As for not getting instant responses, even when the other person is ‘Around’ — Yeah, I get that it seems daunting now, but in practice it’s just about managing expectations. Because of how multi-functional our devices are, sometimes we’re in the middle of other things and aren’t able to get back right away. It really works both ways; sometimes you’re busy, and other times the person you’re trying to get in touch with is. Again, if you’re worried about an interaction with someone who would be massively offended by that idea, chances are they aren’t a good person to add or invite.

Or, perhaps it’s just about trying it out for a few days. After the initial hump of anxiety, access to reachability information is normalized, and it doesn’t feel like such a big deal any more. I’ve also found that the more contacts you’re using the app with, the more your perspective changes. There is anonymity in numbers.

Are we really as private as we think we are?

It’s interesting that this question pops up as much as it does now, as we never gave a second thought to using AIM to share our desktop reachability. But 20 years later, we’re challenged with all kinds of privacy and security issues, and it’s understandable that these topics are top of mind.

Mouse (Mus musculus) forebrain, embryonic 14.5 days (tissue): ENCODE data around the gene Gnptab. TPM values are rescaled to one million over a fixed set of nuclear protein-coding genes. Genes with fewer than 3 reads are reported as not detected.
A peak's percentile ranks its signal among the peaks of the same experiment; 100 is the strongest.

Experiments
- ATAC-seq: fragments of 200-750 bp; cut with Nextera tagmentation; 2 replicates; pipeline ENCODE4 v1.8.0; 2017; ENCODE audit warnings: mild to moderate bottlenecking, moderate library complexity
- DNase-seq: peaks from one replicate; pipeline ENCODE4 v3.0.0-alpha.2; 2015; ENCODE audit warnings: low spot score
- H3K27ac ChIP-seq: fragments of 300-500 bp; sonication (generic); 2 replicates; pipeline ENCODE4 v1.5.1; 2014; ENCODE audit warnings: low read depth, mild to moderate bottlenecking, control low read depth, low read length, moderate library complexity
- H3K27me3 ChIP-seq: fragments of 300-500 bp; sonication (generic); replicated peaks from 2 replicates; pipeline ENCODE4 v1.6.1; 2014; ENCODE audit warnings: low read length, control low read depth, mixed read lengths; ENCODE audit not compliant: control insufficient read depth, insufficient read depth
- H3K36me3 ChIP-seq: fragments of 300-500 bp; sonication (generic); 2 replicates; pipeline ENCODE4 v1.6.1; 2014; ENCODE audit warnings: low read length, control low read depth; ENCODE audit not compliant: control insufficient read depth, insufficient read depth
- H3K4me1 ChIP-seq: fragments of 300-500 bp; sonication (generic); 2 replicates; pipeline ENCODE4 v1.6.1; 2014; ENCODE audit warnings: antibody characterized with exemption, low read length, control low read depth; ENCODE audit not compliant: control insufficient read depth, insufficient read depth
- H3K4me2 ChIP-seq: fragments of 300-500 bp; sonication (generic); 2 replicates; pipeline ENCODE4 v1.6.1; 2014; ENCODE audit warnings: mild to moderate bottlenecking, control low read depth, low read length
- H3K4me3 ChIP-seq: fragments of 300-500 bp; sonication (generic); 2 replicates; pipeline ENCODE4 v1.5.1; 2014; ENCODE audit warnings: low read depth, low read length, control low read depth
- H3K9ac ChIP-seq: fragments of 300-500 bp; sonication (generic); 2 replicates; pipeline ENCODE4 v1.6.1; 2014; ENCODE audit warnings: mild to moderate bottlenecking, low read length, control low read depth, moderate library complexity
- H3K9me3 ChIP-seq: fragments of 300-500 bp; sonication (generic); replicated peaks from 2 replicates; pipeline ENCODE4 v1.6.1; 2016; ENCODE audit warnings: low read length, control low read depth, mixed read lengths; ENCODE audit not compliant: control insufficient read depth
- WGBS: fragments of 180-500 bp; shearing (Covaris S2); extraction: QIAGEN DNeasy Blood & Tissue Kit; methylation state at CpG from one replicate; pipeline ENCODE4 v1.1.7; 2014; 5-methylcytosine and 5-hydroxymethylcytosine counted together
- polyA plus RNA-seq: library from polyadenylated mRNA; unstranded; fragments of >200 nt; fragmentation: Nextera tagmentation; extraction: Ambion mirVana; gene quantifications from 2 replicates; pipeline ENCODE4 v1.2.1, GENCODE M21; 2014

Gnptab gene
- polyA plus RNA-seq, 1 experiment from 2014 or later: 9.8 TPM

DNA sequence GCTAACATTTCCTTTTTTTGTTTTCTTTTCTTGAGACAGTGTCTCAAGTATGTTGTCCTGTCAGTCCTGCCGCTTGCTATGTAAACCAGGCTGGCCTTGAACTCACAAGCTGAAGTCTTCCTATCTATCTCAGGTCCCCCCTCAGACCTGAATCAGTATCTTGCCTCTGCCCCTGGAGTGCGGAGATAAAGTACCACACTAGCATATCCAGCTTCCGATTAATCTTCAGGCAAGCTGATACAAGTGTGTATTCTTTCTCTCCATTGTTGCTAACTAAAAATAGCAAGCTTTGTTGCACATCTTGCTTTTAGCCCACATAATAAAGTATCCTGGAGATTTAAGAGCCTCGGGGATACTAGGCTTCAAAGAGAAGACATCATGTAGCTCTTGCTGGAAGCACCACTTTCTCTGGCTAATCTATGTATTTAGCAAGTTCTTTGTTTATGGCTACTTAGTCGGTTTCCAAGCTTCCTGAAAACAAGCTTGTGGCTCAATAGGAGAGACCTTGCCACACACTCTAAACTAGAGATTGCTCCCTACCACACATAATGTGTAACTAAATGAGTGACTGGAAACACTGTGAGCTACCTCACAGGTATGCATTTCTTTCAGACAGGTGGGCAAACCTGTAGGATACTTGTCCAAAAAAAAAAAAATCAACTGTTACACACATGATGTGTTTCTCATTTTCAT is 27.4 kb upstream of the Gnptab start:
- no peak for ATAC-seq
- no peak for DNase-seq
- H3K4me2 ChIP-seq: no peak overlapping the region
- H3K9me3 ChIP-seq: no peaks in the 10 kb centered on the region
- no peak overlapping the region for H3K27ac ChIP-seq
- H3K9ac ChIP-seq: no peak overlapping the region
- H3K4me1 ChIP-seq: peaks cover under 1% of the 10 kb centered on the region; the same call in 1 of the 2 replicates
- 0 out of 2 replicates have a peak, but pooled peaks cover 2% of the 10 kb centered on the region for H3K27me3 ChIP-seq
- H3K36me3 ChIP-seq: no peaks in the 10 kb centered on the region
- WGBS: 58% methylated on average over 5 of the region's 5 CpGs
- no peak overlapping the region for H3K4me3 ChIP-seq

But Really, It’s About Relationships (for me anyway)

Having this additional kernel of intelligence at your fingertips has a great deal of benefits — convenience, efficiency, and productivity, to name a few. But beyond these practical applications, the one that hits home most for me is also the hardest to frame into a traditional use case.
Part of why I’m so nostalgic when I think of AIM is that it shaped some of my closest friendships in high school and college. Seeing someone “within reach” felt equivalent to someone “being there” for you — to talk, help out, or cheer you up when you were having a bad day.

Conversations that started for no other reason than the other person being online and reachable at the same time turned into deep, meaningful relationships that lasted more than a decade.

One of my best friends and I often laugh about a somewhat random encounter we had in the early 2000’s, long before we became as close as we are today. I remember having a really bad day and feeling down, when I saw him online on AIM. I messaged him to see if he would meet up with me, to which he immediately replied and agreed. We met that evening but I didn’t want to talk about what was on my mind. All I needed was a friend to “be there” for me. I’m grateful that he was — and now also grateful to AIM for being the platform that facilitated our interaction, which later had a domino effect on our relationship.

(From our Demo Video) This is what the same reach out over text may look like today. PS: Can you spot the Adele lyrics?

Join Us on Our Journey

After almost a year of building, piloting, and tweaking Prevoo, we’re finally ready to take it out for a spin. As of this week, Prevoo is available for download in both the Apple App Store and Google Play Store. Here’s a 1-minute demo that illustrates what the app looks like with a few quick examples:

Early user feedback is incredibly valuable and I’d love to hear from you. You can send me a note directly: arti(at)prevooapp(dot)com.

Prevoo App Demo Video